EDLC: I studied solfeggio as a child, but only for a year. I suppose that this way of producing is the result of culture and the baggage acquired over the years, plus a bit of analytical sense. When I listen to music I am very methodical, listening to music for me, is not just listening to music, it is also about learning from others through advice and recommendations, tips and long conversations, sharing moments, and more.

I suppose that humility also plays an important role here, I have some friends who are 20-30 years younger than I am, for example, the Catalan Pau Cabeza, who is an artist and an expert in the entire history of international hip-hop, especially the American. I draw a lot from him, we get along quite well, I also know José García, owner of Konsysttenzia Records. He is an expert in flamenco, with all the complexity that that term entails, and he has taught me many new and fascinating things, educating my ear a lot these days.

I also listen to immense amounts of jazz, rock, electronic, world music, pop, and classical. The sense of aesthetics, in the end, it’s super important to me, aesthetics is part of the design of any kind. If something is functional and at the same time minimalist, is simple but robust, strong, I don’t know… I thought that one produces what the subconscious spits out. And if your subconscious is full of good aesthetics, I guess style will be latent in your productions.

As an artist with a deep appreciation for the origins of techno, how do you strike a balance between honoring the past and creating something fresh and innovative?

EDLC: I try to get as close as possible to the meaning of art, to make something have a life of its own, and to emancipate myself as a creator. When I hear something finished and I forget that I am the creator, it is undoubtedly a sign that something is finished. That is what interests me, I don’t look at the new or the old as I have commented before. I just try to be me and then dissolve myself in the creation process, to later die or disappear in the process

Recently, you took the role of the artistic director of Apnea, a record label that came back after a 12-year hiatus. Can you talk about the current vision and direction of the label?

EDLC: It has been a pleasure, a process from which I am learning a lot. At first, I looked for the most suitable distributor for the label and I was able to position the record label in Clone. Later I got in touch with artists like Gerard Donald, Convextion, Carl Craig, and Versalife, and I invited them to be part of the project. With Carl or Move D, it’s taking a while, but the rest is already in.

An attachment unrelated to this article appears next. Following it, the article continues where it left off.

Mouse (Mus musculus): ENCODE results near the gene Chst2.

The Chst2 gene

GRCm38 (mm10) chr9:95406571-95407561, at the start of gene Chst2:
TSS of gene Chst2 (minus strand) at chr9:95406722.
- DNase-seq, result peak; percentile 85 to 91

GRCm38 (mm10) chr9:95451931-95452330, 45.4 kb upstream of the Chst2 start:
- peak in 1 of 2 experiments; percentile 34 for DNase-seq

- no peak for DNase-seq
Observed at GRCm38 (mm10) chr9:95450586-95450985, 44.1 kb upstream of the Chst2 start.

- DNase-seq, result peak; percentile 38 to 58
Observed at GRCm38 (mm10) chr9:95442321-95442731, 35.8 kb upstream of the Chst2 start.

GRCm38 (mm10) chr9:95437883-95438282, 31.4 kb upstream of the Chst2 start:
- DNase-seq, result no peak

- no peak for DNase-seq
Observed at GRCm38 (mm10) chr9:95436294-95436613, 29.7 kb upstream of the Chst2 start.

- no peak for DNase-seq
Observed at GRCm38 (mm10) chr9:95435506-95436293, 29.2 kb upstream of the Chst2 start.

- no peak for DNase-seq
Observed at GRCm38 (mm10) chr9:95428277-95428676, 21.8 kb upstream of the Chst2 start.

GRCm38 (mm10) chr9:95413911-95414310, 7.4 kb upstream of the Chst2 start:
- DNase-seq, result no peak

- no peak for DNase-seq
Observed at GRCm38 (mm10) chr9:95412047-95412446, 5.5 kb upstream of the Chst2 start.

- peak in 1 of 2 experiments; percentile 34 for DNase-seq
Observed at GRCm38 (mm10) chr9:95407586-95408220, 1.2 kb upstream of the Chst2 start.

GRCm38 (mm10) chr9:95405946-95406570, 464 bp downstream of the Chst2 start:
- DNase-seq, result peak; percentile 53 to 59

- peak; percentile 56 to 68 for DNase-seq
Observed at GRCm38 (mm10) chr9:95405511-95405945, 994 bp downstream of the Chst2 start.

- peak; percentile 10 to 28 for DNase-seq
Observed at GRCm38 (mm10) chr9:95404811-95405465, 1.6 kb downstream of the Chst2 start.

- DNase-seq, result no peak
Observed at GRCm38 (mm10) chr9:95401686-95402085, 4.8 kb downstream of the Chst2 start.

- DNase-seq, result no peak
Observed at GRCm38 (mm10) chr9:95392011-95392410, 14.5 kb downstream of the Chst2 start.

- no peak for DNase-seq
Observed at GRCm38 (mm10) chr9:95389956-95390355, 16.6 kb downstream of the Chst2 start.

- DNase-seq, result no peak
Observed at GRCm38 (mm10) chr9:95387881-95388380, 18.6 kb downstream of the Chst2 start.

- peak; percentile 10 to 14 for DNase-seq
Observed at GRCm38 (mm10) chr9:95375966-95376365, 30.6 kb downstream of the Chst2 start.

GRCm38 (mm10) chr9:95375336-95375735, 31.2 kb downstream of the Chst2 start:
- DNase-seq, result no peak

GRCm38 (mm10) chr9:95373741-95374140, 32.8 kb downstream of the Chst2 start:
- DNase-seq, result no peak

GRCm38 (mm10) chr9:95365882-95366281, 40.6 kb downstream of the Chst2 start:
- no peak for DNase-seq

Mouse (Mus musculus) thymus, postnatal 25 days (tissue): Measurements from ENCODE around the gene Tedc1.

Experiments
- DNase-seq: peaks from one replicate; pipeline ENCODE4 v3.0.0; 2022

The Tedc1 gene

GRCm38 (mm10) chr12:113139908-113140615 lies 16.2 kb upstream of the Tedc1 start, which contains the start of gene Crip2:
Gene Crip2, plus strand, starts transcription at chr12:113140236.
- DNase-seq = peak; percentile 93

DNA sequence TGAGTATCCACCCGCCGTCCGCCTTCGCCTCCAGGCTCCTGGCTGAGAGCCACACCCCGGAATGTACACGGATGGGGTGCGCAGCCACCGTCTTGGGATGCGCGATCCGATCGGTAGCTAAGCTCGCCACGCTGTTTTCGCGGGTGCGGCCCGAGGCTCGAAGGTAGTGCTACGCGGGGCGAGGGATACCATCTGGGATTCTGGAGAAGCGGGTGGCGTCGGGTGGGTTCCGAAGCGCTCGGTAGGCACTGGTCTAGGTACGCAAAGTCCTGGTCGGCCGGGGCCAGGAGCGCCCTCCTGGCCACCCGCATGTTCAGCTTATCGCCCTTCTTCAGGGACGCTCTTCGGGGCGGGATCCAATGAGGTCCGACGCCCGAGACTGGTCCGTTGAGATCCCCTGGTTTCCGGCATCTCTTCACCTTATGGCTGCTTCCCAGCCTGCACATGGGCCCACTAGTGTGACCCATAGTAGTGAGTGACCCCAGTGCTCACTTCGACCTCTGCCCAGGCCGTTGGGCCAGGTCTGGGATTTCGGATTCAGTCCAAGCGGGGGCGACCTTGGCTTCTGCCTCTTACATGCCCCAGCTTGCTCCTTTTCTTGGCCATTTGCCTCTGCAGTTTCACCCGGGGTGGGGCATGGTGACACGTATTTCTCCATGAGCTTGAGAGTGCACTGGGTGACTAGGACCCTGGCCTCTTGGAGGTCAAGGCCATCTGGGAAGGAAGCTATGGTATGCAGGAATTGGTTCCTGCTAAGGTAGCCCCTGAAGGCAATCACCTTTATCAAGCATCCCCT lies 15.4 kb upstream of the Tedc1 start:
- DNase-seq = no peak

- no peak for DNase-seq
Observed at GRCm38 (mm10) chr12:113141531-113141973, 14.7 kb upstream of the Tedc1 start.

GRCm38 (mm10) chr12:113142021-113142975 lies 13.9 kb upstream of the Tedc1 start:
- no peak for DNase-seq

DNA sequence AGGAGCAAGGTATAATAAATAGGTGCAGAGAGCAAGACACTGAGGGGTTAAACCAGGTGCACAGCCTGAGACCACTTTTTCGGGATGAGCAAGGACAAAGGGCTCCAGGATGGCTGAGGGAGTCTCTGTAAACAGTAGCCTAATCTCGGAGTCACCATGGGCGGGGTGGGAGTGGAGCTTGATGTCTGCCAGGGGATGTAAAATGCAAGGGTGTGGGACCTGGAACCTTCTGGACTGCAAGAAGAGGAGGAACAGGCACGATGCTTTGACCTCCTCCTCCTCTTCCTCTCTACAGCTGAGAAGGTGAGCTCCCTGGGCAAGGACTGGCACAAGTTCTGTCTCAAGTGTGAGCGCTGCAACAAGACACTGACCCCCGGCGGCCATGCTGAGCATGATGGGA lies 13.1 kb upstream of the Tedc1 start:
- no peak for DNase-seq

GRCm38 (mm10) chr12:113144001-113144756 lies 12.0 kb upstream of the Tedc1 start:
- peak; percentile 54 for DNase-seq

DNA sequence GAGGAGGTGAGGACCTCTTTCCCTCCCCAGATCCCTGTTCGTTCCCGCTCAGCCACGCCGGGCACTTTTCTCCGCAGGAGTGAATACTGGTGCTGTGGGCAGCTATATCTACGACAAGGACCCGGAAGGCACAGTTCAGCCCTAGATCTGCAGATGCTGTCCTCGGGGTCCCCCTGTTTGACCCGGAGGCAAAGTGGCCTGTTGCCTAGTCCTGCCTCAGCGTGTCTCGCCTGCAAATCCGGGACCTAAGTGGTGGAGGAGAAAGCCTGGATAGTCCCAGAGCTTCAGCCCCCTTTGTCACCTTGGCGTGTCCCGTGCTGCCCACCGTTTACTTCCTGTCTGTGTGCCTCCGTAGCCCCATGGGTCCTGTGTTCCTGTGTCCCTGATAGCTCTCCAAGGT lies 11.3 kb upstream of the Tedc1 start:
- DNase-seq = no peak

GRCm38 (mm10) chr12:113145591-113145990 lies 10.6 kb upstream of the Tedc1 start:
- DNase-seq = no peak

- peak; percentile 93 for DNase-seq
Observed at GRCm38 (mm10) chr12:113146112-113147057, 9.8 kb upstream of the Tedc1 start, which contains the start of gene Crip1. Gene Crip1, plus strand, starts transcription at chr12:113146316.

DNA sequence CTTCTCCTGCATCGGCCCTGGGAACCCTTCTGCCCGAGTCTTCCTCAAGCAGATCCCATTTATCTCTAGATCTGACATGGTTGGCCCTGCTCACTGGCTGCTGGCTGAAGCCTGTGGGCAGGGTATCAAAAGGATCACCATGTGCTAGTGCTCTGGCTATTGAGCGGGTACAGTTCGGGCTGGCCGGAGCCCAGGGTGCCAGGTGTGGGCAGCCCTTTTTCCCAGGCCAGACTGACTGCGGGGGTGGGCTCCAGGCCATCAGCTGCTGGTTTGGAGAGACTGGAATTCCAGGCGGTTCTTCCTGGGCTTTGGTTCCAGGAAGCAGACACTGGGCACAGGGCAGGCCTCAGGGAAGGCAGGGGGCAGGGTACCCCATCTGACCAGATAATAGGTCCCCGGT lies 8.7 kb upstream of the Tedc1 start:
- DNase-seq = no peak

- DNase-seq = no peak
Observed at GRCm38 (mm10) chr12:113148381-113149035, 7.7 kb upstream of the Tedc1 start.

There will also be surprises that I can’t reveal yet. It’s very gratifying to be part of a project like this Without a doubt, this record label will cause people to talk in the coming years. The idea is to be very inquisitive as to the type of music to publish and to try to create a cult label, which will later be a benchmark for consumers and collectors.

Quantum Collapse - Frei Aber Einsam - Apnea

You also have an IDM record coming on the label. Can you tell us more about this record and what took you on this path of style?

EDLC: Yes, I have a new album, but in fact, it is the second album in Apnea, the first one was an album under the pseudonym Quantum Collapse. This new EP under the same pseudonym has been a work made from introspection, and long walks by the sea in absolute solitude during the last winter in the place where I live between Portugal, Morocco, and Gibraltar. There are a lot of landscapes in nature and a stillness that invites one to execute this kind of work of art. I connected a lot with my subconscious through meditation and was very inspired by the early days of English electronica, you know, labels like Warp, Rephlex, and so on.

I created a number of pieces that amounted to 10 or 12 and finally selected 4, in this album I have been very interested in the deconstruction, it fascinates me, some songs start with a strong rhythm section and gradually disappear or the rhythm disappears completely suddenly without a trace. That’s where the experience begins. It is a very intimate album and without a doubt, I realized that after the previous album and this new work. I have immersed myself in a new way of understanding my studio work and I see that I have grown, overcome, and matured. It was a necessary work and it made me very excited to observe this work with a distancing perspective. I mean that once I finished this music, I saw that it was a living and conscious entity, independent, it was really wonderful and I am anxious to repeat the experience next winter.

What are the plans after this record and is there anything in particular that you want to pursue in the future?

EDLC: As mentioned previously, new IDM records are on the way next winter, also an amazing new jazz electronic project alongside Dj Surgeles, Jeff Mills’ spoiled boy, will be finalized around November to possibly release on Axis. Jeff sent us a request after he listened to some previous jazz-oriented work we did using the moniker SKYNET 313. In regards to summer gigs, I’ll be touring in Argentina, China, and The Netherlands.